For Jack Miller, an “important theme in his thinking about suffering was how temporary the world is. The legacy of Jack’s losses early in life and his many life-threatening illnesses was what he called “a dark heritage of fears.” Especially after recovering from cancer, Jack was full of fear. The way that God helped him, he said in a letter to a man who had AIDS, was through meditating on Psalm 84 and the truth that we are on a pilgrimage, finding our home now in God, and headed to our heavenly home to be with Him forever.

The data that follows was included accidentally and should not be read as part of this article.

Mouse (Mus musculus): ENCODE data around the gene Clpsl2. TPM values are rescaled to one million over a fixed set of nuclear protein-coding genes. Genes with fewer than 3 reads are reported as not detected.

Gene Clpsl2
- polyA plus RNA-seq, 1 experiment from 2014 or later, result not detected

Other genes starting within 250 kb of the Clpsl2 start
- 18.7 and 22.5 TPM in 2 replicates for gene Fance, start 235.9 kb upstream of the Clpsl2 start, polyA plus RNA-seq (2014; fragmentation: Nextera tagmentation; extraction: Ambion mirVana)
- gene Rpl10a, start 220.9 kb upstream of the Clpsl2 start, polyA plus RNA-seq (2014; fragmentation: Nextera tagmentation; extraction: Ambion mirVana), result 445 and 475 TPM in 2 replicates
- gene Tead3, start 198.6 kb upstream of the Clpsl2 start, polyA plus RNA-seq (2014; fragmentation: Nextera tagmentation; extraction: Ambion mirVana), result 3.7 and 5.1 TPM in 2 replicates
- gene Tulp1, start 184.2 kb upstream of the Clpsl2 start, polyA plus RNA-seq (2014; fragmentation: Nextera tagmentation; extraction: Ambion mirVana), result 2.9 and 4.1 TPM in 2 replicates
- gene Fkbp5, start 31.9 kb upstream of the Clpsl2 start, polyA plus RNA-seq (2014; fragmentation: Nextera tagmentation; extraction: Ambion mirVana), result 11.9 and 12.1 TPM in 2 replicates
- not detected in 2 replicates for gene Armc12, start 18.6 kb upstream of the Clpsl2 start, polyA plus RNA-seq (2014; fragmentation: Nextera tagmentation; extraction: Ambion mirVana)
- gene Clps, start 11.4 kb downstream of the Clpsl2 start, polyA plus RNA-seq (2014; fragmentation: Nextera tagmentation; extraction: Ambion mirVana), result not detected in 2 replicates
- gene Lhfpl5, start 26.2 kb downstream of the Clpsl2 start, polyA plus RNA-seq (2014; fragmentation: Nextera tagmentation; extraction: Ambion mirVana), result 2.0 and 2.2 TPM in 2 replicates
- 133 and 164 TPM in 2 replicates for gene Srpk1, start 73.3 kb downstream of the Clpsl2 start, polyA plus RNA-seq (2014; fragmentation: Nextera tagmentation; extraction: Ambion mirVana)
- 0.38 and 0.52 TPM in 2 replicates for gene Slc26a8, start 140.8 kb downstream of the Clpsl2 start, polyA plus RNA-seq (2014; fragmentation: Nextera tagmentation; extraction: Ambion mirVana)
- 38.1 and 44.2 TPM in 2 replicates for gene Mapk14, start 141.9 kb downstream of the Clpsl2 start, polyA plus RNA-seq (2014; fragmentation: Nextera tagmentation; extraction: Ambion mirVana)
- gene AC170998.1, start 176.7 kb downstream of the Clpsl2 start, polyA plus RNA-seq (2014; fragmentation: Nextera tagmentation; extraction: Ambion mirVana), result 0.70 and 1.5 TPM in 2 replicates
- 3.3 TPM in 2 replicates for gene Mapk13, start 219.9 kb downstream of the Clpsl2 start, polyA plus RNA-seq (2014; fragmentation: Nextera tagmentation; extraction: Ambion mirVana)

He wrote in this letter, “God is my home. What does that mean?…It means that as I lose my other ‘homes’ in this world I find that God is there to receive me. But I would add, God is there as I want Him for myself as my God…Bring together my yearning heart and a God who alone can satisfy that heart. That is true home comfort for the life”” (274).
–The Heart of a Servant Leader, Jack Miller